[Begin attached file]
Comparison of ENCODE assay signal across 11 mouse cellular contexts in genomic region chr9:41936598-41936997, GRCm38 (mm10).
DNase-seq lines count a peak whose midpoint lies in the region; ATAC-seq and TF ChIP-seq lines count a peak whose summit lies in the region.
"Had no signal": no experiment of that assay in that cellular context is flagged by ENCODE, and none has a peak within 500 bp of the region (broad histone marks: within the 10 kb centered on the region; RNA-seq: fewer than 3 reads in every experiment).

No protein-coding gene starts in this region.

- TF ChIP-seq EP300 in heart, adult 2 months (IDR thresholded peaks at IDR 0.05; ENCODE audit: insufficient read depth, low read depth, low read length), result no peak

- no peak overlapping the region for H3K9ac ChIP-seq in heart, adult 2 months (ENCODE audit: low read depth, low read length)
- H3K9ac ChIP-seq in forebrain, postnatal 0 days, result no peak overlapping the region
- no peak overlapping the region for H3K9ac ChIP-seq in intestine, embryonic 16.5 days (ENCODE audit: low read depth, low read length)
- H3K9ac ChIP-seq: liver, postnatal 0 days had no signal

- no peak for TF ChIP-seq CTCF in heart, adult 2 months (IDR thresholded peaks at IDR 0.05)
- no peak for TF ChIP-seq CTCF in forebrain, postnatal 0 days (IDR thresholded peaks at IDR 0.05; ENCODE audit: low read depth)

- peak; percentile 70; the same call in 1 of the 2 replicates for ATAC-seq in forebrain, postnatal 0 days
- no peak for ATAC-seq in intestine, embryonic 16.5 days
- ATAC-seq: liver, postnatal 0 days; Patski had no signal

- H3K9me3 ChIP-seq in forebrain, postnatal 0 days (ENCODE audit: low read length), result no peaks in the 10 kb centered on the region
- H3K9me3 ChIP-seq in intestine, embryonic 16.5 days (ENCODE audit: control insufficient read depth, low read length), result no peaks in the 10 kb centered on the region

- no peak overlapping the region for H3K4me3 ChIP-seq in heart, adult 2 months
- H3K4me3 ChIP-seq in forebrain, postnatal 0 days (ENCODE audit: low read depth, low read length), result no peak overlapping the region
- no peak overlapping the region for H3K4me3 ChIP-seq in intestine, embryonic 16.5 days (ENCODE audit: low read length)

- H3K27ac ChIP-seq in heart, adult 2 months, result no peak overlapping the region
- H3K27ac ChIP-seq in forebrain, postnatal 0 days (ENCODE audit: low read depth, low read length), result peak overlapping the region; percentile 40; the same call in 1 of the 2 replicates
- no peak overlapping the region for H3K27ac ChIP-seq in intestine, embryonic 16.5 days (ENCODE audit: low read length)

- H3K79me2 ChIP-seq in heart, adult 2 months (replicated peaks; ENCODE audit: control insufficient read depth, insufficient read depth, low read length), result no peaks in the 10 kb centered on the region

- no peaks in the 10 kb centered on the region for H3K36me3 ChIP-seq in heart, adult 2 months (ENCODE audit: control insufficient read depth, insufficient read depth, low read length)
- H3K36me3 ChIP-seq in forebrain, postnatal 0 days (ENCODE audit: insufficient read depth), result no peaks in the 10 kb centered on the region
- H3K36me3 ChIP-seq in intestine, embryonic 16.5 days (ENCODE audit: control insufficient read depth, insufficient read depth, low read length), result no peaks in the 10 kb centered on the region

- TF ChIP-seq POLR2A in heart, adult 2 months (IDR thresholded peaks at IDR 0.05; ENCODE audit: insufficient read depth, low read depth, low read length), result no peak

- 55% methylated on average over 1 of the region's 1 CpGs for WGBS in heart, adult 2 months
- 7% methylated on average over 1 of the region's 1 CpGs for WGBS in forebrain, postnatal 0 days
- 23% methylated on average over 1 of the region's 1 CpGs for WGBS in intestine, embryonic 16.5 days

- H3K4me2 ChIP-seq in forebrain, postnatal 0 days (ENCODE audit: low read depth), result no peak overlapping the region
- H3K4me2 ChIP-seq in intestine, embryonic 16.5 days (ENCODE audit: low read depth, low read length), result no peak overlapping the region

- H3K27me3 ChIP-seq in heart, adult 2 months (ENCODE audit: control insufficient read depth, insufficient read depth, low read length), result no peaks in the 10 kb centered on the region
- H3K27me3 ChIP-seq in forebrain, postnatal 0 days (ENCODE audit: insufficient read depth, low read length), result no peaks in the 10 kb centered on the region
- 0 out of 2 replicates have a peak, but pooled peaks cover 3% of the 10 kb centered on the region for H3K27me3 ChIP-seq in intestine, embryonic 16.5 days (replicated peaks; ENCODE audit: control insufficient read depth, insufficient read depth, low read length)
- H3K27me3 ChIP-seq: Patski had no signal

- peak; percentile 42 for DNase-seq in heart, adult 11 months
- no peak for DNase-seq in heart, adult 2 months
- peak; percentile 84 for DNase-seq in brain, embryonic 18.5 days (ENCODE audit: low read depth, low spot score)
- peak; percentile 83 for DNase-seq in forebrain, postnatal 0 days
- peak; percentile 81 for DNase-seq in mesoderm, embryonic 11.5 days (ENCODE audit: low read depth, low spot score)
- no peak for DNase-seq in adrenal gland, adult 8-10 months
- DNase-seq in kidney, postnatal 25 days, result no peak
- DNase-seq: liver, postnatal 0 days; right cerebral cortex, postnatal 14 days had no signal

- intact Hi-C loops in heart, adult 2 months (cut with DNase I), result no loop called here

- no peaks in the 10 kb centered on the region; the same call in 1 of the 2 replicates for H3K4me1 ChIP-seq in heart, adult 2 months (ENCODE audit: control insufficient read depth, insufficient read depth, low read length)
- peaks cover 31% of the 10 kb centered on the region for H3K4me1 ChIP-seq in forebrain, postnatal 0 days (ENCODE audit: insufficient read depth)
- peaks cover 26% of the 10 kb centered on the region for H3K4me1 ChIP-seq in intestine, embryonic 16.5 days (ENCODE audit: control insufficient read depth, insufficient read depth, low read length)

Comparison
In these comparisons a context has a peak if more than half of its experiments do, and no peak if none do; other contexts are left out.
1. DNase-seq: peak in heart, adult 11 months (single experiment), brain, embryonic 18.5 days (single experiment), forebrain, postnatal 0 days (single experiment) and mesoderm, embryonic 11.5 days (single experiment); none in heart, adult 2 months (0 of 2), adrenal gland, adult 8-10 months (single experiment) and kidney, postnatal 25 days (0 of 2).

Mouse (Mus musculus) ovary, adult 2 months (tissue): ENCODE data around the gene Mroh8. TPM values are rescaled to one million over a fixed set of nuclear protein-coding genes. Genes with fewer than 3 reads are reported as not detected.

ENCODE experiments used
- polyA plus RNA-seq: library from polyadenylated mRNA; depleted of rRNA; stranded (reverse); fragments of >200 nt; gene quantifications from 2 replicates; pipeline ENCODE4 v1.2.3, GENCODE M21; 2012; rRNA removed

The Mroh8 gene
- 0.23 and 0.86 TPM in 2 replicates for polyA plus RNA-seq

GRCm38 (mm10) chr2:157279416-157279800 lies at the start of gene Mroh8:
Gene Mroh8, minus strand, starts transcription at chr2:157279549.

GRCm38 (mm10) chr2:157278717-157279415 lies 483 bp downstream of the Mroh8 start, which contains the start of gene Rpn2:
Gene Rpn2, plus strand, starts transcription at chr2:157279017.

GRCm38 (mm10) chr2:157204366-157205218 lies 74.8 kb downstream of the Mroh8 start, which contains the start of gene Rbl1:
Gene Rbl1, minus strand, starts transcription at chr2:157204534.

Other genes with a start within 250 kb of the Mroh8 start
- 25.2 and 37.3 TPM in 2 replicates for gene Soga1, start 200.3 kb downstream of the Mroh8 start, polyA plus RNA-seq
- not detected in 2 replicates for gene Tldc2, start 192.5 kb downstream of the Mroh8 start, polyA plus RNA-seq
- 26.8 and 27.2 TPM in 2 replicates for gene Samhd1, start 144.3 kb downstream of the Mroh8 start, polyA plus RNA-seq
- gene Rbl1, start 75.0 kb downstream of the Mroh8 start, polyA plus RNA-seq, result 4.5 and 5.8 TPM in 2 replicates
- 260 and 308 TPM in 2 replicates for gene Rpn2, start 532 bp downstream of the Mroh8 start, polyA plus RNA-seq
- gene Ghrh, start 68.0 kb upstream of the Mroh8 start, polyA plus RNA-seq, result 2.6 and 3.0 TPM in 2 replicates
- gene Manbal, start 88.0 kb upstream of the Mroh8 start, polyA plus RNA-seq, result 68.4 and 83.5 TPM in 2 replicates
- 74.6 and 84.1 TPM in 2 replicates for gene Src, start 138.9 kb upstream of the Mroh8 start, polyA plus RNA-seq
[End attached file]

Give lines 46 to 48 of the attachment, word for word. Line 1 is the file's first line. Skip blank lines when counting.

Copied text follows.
- no peaks in the 10 kb centered on the region; the same call in 1 of the 2 replicates for H3K4me1 ChIP-seq in heart, adult 2 months (ENCODE audit: control insufficient read depth, insufficient read depth, low read length)
- peaks cover 31% of the 10 kb centered on the region for H3K4me1 ChIP-seq in forebrain, postnatal 0 days (ENCODE audit: insufficient read depth)
- peaks cover 26% of the 10 kb centered on the region for H3K4me1 ChIP-seq in intestine, embryonic 16.5 days (ENCODE audit: control insufficient read depth, insufficient read depth, low read length)